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Source: Autoblog Green
Volkswagen introduced a new concept at Auto China of the 2-wheeled kind: an electric bike capable of folding into the spare wheel well of your car. It's called the Bik.E, and although it's already been all over the blogs I feel it's a significant acheivement in elegant design. More importantly, however, it signifies a trend in more automakers pursuing light electric vehicles that integrate into conventional cars for enhanced urban mobility. Ulike an electric-assist bicycle, Bik.E has no pedals or chain, relying on pure battery power and contributing to its refreshing simplicity. Because it is designed specifically to augment the car, it only needs a 12 mile range, permitting an extremely small and lightweight battery. Another great example of a "personal mobility product." Check out the recent article on Autoblog Green which includes a video.
Honda has also been experimenting with enhanced mobility using LEVS, incorporating a version of its U3-X personal mobility vehicle into the door panel of one of its recent concept cars, the EV-N. Beyond this, folding bikes make a lot of sense in many situations where parking on-site is difficult or cost prohibitive.
Source: Autoblog Green
Velomobiles are pure speed forms...which makes them so much fun to sketch! No rules except absolute aerodynamic efficiency.
I'm adding a new section to the Speed Studio Blog. It's my Sketch Pad, where you'll see all of my rough ideas and concepts as they come into my head. You can follow me as I develop these ideas, and hopefully get a better understanding of my design process. This time, it's mobile phones!
Amy Stoddard and I were brainstorming ideas on cell phones for a design competition coming up. We wanted to come up with a refreshingly simple design that shatters the handheld "brick" paradigm. What we came up with is something that can be clipped to the ear, about the size of an Ipod Shuffle. Since more people are wearing their Bluetooth headsets all the time now, why not just wear the phone itself?
It's bare-bones phone with basic calling functions, able to stand alone as a phone or linked to an Iphone. It's operated by a simple multi-touch screen and using simple scrolling and tapping functions to navigate the menus, even while it's being worn. Voice activation is another way to navigate. Data entry and other more complex tasks can be handled via Bluetooth to a PC or other mobile device. The best part is, no more unexpected rings at the wrong moment!
Refreshingly simple and hands-free...A simple phone that works! Scroll down to see more...
America is unique in our almost total dependence on cars for most of our transportation needs. As a result we're the biggest consumer of fossil fuels and the largest emitter of carbon per capita. Much of our effort to reduce our dependence on oil has been focused on the development of hybrid and electric cars, and renewable fuels like ethanol and biodiesel. The auto industry is expected to spend over $50 billion to meet new federal fuel economy requirements by 2015, and major infrastructure expansions are being proposed like high speed rail. There's one transportation design solution, however, that I believe is being overlooked: Better urban planning.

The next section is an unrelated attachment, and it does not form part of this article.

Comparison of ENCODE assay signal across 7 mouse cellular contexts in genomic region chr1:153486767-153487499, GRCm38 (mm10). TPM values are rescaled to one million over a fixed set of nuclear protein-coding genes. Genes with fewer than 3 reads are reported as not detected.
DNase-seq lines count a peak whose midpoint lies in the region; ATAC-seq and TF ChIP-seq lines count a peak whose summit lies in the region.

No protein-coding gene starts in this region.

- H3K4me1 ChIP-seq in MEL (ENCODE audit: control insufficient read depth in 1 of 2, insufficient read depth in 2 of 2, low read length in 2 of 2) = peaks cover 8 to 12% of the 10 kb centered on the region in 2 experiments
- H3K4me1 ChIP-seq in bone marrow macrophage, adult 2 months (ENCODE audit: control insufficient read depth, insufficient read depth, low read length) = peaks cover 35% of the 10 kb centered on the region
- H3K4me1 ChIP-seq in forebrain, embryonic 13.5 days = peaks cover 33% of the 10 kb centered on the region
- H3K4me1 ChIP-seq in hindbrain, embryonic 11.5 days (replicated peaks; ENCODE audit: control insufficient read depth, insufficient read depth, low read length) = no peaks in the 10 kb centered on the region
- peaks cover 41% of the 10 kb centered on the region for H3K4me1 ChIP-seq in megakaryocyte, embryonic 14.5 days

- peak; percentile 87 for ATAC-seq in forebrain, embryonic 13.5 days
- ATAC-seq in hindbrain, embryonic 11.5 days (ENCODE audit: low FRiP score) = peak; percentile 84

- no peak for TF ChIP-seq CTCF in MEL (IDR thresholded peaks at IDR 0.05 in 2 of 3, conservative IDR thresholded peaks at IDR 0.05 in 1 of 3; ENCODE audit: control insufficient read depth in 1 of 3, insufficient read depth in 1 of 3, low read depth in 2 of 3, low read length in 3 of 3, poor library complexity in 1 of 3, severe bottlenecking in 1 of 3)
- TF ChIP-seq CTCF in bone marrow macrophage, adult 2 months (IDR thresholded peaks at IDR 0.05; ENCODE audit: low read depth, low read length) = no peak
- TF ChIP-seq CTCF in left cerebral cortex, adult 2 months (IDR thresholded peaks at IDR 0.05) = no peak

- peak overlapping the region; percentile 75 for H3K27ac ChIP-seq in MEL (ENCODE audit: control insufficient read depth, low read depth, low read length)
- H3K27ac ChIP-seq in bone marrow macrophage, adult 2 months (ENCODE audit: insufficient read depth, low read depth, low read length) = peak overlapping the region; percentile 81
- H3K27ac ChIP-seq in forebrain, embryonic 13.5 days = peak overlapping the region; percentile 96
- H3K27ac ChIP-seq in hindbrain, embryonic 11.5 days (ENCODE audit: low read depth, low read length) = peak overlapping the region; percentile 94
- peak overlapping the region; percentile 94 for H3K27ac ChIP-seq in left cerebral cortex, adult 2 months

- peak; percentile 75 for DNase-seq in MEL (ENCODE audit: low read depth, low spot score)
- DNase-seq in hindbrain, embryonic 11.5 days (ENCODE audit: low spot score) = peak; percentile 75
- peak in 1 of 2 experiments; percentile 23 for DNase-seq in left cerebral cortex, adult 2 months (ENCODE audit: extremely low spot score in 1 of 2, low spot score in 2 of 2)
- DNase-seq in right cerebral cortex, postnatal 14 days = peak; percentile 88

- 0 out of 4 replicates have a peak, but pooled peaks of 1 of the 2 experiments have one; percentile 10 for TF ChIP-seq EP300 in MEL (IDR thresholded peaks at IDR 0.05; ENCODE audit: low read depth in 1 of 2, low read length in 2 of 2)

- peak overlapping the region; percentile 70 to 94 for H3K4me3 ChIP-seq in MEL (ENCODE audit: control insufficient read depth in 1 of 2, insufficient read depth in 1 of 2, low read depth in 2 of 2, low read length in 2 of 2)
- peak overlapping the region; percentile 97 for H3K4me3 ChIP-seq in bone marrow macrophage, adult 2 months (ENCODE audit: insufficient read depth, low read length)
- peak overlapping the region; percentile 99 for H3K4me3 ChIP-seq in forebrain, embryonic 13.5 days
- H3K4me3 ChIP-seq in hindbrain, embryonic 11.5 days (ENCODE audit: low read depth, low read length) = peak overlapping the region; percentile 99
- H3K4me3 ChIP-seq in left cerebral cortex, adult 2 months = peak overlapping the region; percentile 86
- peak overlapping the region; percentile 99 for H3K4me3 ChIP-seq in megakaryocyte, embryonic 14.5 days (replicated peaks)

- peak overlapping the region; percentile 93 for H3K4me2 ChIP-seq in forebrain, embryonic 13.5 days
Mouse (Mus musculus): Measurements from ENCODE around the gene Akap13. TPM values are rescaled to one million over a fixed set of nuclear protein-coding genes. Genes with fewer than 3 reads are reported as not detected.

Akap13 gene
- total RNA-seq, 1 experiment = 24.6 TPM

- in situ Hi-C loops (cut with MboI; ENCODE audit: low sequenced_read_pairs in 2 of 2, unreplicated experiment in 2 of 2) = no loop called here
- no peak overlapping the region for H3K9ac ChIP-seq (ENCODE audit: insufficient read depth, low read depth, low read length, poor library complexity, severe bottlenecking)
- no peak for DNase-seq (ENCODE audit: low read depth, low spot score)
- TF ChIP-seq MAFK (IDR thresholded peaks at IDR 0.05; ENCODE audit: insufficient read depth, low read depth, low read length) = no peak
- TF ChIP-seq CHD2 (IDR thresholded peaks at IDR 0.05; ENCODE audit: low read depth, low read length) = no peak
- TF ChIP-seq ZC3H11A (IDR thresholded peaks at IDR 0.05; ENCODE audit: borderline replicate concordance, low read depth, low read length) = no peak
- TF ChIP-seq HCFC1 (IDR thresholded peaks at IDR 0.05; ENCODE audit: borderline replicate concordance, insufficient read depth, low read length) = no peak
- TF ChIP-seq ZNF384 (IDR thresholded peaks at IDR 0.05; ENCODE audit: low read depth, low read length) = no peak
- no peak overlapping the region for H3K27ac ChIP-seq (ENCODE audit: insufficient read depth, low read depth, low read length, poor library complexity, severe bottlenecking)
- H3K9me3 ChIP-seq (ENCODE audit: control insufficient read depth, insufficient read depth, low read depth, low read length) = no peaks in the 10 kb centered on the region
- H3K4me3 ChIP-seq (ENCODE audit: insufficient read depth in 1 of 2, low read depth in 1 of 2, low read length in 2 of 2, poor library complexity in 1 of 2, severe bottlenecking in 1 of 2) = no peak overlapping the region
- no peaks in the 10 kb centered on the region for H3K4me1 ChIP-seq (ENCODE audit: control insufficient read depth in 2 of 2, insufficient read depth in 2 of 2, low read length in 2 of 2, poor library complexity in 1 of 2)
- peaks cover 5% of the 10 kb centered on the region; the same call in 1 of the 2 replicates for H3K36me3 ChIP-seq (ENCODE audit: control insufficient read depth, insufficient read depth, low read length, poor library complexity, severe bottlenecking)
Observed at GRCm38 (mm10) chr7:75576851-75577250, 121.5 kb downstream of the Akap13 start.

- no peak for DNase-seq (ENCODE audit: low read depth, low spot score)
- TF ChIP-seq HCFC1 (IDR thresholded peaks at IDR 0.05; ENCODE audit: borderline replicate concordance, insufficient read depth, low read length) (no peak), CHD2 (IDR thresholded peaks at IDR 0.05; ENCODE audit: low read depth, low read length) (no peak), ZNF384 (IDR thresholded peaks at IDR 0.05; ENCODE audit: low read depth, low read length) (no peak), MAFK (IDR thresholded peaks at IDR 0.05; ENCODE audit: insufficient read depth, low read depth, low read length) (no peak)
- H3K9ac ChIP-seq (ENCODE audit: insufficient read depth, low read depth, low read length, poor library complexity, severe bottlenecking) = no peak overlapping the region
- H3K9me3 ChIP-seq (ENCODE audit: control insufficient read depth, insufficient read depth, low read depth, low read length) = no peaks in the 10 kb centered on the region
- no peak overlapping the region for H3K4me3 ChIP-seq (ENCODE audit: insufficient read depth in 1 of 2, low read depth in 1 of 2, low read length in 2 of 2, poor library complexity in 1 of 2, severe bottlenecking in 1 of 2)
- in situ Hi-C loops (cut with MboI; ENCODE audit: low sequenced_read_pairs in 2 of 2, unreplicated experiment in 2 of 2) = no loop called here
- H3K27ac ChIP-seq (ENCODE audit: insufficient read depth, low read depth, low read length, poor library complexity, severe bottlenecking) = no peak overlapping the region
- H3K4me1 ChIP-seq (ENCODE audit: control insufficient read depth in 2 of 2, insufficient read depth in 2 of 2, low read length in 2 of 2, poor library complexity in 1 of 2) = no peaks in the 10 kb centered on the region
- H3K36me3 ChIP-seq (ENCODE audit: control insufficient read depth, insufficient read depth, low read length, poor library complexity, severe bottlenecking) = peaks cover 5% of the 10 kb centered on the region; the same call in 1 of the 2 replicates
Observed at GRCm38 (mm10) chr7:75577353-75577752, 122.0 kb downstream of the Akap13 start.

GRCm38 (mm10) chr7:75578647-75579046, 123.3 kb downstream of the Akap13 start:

The Center for Neighborhood Technology, a think tank focused on the development of sustainable living recently published a 24-page report called Penny Wise, Pound Fuelish that proposes a new Housing and Transportation Affordability Index that tracks the cost of housing vs transportation in 337 US cities, and proposes new ways to promote better community development to reduce both the cost and envronmental impact of our transportation system. Many Americans choose to live in surban and rural areas where housing is both larger and more affordable, but as we move further away from urban centers the cost of transportation goes up tremendously. CNT's report found that when the cost of transportation and housing are taken as a whole, the overall cost of living is actually higher as we move further away from the city. People are much more sensitive to changes in fuel prices, and longer distances lead to more time on congested freeways and less leisure time with family.
Most European and Asian cities were built up before the mass adoption of cars, and many of these cities are located in areas with natural geographic barriers like rivers, mountains and oceans that place limits on sprawl. This is why they tend to be much more compact, walkable and bikeable, and it's why they're much further ahead when it comes to mass transit.
Penny Wise, Pound Fuelish establishes a new benchmark for the cost of living that not only encourages Americans to live in denser communities close to work, school, shopping and leisure; it encourages local government to make smarter decisions with urban planning and infrastructure. The best part is it requires no breakthrough technology and little upfront investment, and positive action can happen on the community level. Best of all, Americans can vote with their feet by choosing to live closer to downtown. The natural result will be communities that are more walkable and bikeable, have efficient and cost effective public transit and allow people to drive fewer miles or even ditch their cars altogether. Read the full report to find out more!